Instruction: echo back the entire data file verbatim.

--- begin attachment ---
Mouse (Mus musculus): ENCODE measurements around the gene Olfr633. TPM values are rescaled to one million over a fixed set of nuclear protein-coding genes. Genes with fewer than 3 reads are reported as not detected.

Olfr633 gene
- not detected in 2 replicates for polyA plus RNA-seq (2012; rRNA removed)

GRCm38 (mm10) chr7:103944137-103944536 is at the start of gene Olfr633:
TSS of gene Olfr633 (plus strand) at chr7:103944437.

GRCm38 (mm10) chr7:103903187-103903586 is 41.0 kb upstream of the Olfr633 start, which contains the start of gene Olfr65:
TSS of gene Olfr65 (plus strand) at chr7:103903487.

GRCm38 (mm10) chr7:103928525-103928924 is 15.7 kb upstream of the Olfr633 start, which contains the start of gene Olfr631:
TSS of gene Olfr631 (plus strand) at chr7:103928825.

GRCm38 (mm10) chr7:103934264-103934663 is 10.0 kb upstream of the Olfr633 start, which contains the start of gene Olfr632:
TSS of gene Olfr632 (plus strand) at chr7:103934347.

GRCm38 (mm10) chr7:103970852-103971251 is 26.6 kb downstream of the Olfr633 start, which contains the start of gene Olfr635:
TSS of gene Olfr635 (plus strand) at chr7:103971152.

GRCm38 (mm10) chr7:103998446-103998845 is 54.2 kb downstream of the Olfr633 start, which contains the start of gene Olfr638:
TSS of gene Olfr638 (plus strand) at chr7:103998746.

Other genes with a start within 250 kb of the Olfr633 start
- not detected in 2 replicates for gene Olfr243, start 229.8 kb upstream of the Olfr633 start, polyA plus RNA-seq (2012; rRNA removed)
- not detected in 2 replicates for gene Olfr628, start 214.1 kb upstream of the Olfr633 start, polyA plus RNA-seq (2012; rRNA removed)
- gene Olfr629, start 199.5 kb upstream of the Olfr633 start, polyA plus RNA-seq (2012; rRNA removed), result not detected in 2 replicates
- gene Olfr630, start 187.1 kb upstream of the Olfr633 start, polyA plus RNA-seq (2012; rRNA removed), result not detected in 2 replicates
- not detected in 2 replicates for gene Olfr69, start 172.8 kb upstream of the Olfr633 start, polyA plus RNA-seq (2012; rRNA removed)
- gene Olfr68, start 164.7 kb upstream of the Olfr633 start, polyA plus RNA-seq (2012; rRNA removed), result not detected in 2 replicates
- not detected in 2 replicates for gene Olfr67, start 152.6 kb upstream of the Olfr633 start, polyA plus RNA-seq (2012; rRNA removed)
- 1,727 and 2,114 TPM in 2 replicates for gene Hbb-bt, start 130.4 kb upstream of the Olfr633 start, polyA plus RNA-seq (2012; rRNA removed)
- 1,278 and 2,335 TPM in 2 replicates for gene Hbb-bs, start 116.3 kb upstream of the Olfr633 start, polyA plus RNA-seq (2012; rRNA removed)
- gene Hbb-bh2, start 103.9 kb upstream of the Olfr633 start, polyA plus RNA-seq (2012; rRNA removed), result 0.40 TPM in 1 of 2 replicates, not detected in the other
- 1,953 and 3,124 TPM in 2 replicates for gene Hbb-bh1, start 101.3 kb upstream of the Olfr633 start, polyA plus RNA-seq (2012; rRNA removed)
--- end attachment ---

Mouse (Mus musculus): ENCODE measurements around the gene Olfr633. TPM values are rescaled to one million over a fixed set of nuclear protein-coding genes. Genes with fewer than 3 reads are reported as not detected.

Olfr633 gene
- not detected in 2 replicates for polyA plus RNA-seq (2012; rRNA removed)

GRCm38 (mm10) chr7:103944137-103944536 is at the start of gene Olfr633:
TSS of gene Olfr633 (plus strand) at chr7:103944437.

GRCm38 (mm10) chr7:103903187-103903586 is 41.0 kb upstream of the Olfr633 start, which contains the start of gene Olfr65:
TSS of gene Olfr65 (plus strand) at chr7:103903487.

GRCm38 (mm10) chr7:103928525-103928924 is 15.7 kb upstream of the Olfr633 start, which contains the start of gene Olfr631:
TSS of gene Olfr631 (plus strand) at chr7:103928825.

GRCm38 (mm10) chr7:103934264-103934663 is 10.0 kb upstream of the Olfr633 start, which contains the start of gene Olfr632:
TSS of gene Olfr632 (plus strand) at chr7:103934347.

GRCm38 (mm10) chr7:103970852-103971251 is 26.6 kb downstream of the Olfr633 start, which contains the start of gene Olfr635:
TSS of gene Olfr635 (plus strand) at chr7:103971152.

GRCm38 (mm10) chr7:103998446-103998845 is 54.2 kb downstream of the Olfr633 start, which contains the start of gene Olfr638:
TSS of gene Olfr638 (plus strand) at chr7:103998746.

Other genes with a start within 250 kb of the Olfr633 start
- not detected in 2 replicates for gene Olfr243, start 229.8 kb upstream of the Olfr633 start, polyA plus RNA-seq (2012; rRNA removed)
- not detected in 2 replicates for gene Olfr628, start 214.1 kb upstream of the Olfr633 start, polyA plus RNA-seq (2012; rRNA removed)
- gene Olfr629, start 199.5 kb upstream of the Olfr633 start, polyA plus RNA-seq (2012; rRNA removed), result not detected in 2 replicates
- gene Olfr630, start 187.1 kb upstream of the Olfr633 start, polyA plus RNA-seq (2012; rRNA removed), result not detected in 2 replicates
- not detected in 2 replicates for gene Olfr69, start 172.8 kb upstream of the Olfr633 start, polyA plus RNA-seq (2012; rRNA removed)
- gene Olfr68, start 164.7 kb upstream of the Olfr633 start, polyA plus RNA-seq (2012; rRNA removed), result not detected in 2 replicates
- not detected in 2 replicates for gene Olfr67, start 152.6 kb upstream of the Olfr633 start, polyA plus RNA-seq (2012; rRNA removed)
- 1,727 and 2,114 TPM in 2 replicates for gene Hbb-bt, start 130.4 kb upstream of the Olfr633 start, polyA plus RNA-seq (2012; rRNA removed)
- 1,278 and 2,335 TPM in 2 replicates for gene Hbb-bs, start 116.3 kb upstream of the Olfr633 start, polyA plus RNA-seq (2012; rRNA removed)
- gene Hbb-bh2, start 103.9 kb upstream of the Olfr633 start, polyA plus RNA-seq (2012; rRNA removed), result 0.40 TPM in 1 of 2 replicates, not detected in the other
- 1,953 and 3,124 TPM in 2 replicates for gene Hbb-bh1, start 101.3 kb upstream of the Olfr633 start, polyA plus RNA-seq (2012; rRNA removed)